Navajo prosecutor files charge in toddler's death

By Felicia Fonseca
Flagstaff, Arizona (AP) June 2011

Nearly three years after a toddler died on the Navajo Nation, the tribal prosecutor has accused the girl's mother of killing her and filed a homicide charge.

The complaint against Kiara Harvey's mother, Norena Joe, was filed in tribal court in Shiprock, N.M. The charge came just three days before the tribe's statute of limitations expires in the case.

Joe reported her daughter's death on June 6, 2008 in Cove, Ariz. Tribal police responded to the call, but tribal prosecutors did not initiate a case until Friday.

A medical examiner ruled Kiara's death a homicide and said she had been beaten. The little girl's skull was swollen, and she had hemorrhages around her brain.

Her case was one of 37 that federal prosecutors declined to take from the Arizona portion of the Navajo Nation in a 9-month period last year, according to an Associated Press review of all 122 letters sent to Arizona tribes during the period.

Kiara's case was featured in an AP IMPACT story, which examined the Arizona cases as a window into a much larger study of U.S. Department of Justice records. That study, by the Government Accountability Office, showed that 50 percent of crimes nationally from Indian Country were declined by federal prosecutors during 2005-2009.

The federal government and the tribes have concurrent jurisdiction in crimes where the suspect and victim are both American Indian. But only federal prosecutions result in much more serious penalties. The FBI investigated Kiara's death and turned the case over to federal prosecutors 19 months after she died.

U.S. Attorney Dennis Burke's office declined the case. Burke told the AP that Kiara's death was “really a disturbing situation,” but that there was no reasonable chance of conviction. The medical examiner who performed the autopsy said he couldn't determine whether the girl was in her mother's or father's care at the time she sustained fatal injuries.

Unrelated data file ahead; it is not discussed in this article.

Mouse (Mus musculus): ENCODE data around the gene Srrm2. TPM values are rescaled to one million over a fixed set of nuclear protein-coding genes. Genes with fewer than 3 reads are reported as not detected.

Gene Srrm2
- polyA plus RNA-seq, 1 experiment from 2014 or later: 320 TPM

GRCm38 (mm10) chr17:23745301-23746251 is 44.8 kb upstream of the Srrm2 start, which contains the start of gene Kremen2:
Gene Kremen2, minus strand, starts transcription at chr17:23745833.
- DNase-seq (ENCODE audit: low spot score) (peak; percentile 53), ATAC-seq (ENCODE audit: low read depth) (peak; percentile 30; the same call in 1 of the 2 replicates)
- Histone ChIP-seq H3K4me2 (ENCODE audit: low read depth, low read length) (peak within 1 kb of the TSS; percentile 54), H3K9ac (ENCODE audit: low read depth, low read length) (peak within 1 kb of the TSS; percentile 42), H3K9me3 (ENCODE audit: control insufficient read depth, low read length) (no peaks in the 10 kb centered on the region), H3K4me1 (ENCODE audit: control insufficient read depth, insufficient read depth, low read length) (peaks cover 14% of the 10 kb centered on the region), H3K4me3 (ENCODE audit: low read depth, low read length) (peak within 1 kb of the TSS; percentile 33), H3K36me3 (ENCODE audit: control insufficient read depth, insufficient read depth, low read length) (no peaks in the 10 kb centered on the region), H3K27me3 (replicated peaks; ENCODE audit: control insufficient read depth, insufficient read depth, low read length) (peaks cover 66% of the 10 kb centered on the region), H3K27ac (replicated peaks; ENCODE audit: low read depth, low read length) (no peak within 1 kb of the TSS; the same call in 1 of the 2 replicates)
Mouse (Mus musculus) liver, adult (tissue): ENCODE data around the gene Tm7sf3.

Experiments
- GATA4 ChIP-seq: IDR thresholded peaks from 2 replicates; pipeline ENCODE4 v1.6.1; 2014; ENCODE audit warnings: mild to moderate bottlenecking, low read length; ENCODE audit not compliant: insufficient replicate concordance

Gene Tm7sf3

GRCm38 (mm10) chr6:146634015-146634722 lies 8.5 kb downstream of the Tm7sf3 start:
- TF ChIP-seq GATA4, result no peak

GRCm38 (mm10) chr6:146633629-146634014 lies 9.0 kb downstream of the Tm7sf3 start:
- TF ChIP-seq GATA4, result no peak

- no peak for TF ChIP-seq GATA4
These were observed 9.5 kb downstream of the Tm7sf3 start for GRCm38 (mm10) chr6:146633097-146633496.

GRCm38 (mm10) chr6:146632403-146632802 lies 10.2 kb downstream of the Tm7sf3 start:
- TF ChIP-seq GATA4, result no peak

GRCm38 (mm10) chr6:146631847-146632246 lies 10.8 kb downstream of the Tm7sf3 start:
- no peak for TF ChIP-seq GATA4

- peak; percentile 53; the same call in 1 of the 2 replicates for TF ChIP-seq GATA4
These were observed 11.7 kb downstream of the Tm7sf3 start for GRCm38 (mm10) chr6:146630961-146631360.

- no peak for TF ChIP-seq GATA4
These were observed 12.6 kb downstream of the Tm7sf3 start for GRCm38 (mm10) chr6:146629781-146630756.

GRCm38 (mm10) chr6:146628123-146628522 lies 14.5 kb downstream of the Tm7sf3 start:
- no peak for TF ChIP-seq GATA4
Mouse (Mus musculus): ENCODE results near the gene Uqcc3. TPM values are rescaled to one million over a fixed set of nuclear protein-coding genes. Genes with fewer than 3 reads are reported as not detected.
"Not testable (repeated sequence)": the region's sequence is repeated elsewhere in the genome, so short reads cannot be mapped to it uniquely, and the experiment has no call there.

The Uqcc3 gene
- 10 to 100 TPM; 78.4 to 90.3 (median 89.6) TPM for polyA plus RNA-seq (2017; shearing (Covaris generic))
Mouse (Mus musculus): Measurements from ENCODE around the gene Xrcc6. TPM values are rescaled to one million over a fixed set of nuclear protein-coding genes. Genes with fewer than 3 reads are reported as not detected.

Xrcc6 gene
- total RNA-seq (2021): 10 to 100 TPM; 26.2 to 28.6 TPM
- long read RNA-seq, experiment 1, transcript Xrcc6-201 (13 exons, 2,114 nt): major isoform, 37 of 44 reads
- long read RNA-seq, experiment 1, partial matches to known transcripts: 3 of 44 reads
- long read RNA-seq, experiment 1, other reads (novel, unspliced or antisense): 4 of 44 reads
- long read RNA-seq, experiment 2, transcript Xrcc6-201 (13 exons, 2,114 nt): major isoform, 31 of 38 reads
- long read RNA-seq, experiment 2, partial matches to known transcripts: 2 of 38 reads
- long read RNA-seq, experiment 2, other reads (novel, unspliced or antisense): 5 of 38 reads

Both of Kiara's parents denied any abuse. Joe did not return a message left this month by the AP.

If Joe is convicted in the tribal case, the maximum sentence would be one year in jail. A federal conviction could have meant life in prison.

At one point, Joe told investigators that she accidentally rolled over onto her daughter in bed, smothering her. Family and friends interviewed by the FBI offered other potential causes for the head injury. Those included Kiara falling off a swing, a bed and a pickup truck, according to records obtained by the AP through a Freedom of Information Act request.

Navajo chief prosecutor Bernadine Martin said that securing a conviction in federal court can be more difficult than in tribal court. Among the witnesses on her list are tribal police, FBI agents and members of the girl's family.

Martin wrote to the FBI shortly after Burke's office rejected the case, saying she wanted to try it in tribal court. The FBI quickly turned over evidence it gathered to tribal police.

That type of response is what Burke has advocated since taking office in late 2009. He has pushed for systematic changes to improve communication with tribal officials and help bolster justice.

Burke's mandate that every case referred from tribal lands have a 30-day turnaround came ahead of a national law that requires federal prosecutors to explain declinations to tribal authorities and provide evidence that could be used in tribal court to prosecute the case.

Arizona declined 38 percent of the cases it received, while the only other equally large district, South Dakota, declined 61 percent, during the period covered by the GAO study.

Burke's staff has also been recognized by the DOJ for developing a comprehensive public safety program in Indian Country. Joint federal-tribal investigations in drug cases have led to dozens of indictments, and the office trains tribal police to be certified as federal agents.